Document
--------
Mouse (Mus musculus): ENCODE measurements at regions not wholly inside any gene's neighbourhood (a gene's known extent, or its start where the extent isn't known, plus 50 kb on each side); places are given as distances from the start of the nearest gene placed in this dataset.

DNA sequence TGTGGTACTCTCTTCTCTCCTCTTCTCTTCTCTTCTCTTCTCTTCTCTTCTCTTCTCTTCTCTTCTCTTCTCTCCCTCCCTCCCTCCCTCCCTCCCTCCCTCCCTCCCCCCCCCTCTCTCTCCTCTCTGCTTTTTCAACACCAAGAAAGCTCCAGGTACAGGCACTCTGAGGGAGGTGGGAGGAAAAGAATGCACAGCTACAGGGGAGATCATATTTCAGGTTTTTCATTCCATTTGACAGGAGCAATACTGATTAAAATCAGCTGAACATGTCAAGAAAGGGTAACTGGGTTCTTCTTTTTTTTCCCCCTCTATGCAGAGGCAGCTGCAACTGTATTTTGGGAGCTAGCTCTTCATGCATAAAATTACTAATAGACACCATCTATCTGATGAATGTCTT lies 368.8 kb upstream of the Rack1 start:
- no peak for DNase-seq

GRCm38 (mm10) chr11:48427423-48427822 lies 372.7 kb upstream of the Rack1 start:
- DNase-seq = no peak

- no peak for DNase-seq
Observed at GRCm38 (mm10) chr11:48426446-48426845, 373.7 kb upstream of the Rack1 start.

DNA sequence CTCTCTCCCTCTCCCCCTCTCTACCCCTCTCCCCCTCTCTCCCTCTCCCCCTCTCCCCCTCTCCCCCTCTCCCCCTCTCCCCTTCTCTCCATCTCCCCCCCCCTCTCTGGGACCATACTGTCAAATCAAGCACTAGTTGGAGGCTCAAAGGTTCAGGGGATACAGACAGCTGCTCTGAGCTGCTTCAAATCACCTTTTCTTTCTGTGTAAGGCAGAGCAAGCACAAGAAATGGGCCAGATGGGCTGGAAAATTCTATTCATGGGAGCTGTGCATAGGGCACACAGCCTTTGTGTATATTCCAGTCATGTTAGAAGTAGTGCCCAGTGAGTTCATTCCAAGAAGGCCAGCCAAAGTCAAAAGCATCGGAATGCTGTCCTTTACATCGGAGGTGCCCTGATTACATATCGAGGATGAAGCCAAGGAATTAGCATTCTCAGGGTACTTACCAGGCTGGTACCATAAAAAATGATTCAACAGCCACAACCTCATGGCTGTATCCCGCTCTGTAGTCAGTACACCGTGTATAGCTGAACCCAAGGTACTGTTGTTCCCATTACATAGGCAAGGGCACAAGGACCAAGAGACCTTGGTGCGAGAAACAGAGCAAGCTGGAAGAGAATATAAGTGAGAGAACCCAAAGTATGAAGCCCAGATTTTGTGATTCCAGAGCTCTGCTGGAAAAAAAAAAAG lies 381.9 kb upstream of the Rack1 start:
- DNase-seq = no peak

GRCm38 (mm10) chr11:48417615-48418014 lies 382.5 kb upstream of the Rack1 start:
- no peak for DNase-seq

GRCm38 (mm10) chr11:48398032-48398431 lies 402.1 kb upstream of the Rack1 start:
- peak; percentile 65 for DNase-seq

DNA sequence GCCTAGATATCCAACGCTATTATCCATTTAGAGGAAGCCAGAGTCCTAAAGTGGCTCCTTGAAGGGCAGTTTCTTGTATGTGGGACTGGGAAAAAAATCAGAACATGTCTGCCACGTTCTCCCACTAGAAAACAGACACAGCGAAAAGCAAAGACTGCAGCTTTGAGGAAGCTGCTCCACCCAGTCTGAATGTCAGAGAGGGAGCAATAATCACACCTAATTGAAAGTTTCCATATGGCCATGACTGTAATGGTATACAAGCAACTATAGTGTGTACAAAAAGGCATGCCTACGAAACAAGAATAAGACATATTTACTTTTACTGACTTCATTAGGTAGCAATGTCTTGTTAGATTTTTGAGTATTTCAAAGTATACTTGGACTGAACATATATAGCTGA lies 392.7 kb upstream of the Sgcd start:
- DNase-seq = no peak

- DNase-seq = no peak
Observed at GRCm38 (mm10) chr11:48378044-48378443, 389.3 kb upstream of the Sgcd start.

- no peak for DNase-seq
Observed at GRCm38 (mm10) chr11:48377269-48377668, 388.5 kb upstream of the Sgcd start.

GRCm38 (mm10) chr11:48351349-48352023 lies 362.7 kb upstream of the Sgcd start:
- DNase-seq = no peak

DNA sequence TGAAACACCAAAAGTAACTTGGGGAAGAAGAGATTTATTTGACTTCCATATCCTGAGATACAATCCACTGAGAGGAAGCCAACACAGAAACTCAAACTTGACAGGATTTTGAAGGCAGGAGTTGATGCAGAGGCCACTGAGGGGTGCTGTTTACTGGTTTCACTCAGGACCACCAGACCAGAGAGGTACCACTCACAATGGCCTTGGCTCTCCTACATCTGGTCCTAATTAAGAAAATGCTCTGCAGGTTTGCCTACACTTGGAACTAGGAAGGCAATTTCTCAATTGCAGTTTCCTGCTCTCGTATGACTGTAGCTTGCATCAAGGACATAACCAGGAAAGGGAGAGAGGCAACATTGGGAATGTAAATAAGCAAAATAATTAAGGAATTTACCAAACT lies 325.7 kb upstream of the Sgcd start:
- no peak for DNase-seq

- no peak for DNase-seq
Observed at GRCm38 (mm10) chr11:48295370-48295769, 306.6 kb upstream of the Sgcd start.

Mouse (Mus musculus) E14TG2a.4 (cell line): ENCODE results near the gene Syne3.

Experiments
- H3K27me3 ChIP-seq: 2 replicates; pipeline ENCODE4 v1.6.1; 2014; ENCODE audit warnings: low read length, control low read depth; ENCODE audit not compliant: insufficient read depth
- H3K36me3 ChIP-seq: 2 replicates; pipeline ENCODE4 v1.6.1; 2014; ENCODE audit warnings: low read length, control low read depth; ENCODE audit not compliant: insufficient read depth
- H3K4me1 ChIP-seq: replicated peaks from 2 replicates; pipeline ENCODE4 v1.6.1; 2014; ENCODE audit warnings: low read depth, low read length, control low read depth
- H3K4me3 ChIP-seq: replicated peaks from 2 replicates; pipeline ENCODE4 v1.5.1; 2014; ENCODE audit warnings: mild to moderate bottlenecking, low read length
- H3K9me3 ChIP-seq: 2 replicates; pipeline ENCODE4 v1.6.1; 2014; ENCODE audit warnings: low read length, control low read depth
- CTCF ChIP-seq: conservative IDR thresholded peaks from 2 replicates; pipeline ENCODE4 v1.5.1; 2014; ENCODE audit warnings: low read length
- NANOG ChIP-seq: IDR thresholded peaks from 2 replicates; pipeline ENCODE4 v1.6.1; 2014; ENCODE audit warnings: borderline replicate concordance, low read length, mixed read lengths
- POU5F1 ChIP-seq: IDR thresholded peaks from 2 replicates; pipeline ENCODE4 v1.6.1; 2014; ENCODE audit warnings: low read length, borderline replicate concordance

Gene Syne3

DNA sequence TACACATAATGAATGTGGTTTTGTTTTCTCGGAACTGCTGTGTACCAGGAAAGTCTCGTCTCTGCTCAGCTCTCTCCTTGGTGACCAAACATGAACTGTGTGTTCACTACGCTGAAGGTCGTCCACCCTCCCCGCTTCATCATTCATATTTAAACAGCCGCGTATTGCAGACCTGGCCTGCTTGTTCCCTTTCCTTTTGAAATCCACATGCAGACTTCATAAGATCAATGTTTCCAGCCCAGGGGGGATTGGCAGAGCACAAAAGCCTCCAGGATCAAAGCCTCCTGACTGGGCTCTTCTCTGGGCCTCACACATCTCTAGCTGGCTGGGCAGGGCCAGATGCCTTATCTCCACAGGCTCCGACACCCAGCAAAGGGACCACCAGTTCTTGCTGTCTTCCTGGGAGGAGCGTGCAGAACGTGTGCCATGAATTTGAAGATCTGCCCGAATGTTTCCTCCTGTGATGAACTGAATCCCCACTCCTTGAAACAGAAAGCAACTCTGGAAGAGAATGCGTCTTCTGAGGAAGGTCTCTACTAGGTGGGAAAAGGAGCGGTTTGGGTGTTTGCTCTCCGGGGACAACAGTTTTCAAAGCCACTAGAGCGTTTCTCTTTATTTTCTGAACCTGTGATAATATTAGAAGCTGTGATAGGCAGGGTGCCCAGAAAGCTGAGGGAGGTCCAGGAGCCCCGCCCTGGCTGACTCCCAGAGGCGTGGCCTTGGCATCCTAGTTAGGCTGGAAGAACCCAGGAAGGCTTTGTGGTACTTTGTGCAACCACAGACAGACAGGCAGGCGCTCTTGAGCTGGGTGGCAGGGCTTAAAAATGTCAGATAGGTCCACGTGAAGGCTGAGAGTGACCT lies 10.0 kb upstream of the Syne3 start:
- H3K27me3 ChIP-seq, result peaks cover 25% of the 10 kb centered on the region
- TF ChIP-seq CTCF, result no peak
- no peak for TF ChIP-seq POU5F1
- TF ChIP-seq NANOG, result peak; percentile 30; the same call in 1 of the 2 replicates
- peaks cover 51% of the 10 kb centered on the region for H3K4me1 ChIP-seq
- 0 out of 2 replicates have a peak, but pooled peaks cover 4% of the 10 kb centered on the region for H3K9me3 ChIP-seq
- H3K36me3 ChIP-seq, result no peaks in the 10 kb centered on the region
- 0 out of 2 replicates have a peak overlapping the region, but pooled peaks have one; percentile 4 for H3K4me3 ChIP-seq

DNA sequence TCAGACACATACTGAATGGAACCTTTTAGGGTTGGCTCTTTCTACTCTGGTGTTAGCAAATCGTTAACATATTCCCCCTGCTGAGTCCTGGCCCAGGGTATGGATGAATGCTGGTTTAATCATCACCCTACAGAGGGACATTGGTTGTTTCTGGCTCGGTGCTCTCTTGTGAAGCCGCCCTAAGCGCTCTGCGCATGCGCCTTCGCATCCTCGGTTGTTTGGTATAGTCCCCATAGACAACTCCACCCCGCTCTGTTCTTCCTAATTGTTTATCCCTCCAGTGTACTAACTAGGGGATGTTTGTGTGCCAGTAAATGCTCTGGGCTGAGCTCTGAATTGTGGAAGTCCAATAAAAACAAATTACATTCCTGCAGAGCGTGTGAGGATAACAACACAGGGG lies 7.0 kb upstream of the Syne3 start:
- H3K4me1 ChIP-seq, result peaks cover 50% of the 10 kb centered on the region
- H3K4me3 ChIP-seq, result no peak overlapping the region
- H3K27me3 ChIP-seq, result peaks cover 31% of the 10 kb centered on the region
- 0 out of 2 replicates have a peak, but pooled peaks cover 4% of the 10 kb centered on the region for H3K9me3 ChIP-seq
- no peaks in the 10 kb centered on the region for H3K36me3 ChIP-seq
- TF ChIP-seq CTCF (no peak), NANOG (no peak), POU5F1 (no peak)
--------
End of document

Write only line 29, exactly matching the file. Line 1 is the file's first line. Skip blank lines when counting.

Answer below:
- H3K36me3 ChIP-seq: 2 replicates; pipeline ENCODE4 v1.6.1; 2014; ENCODE audit warnings: low read length, control low read depth; ENCODE audit not compliant: insufficient read depth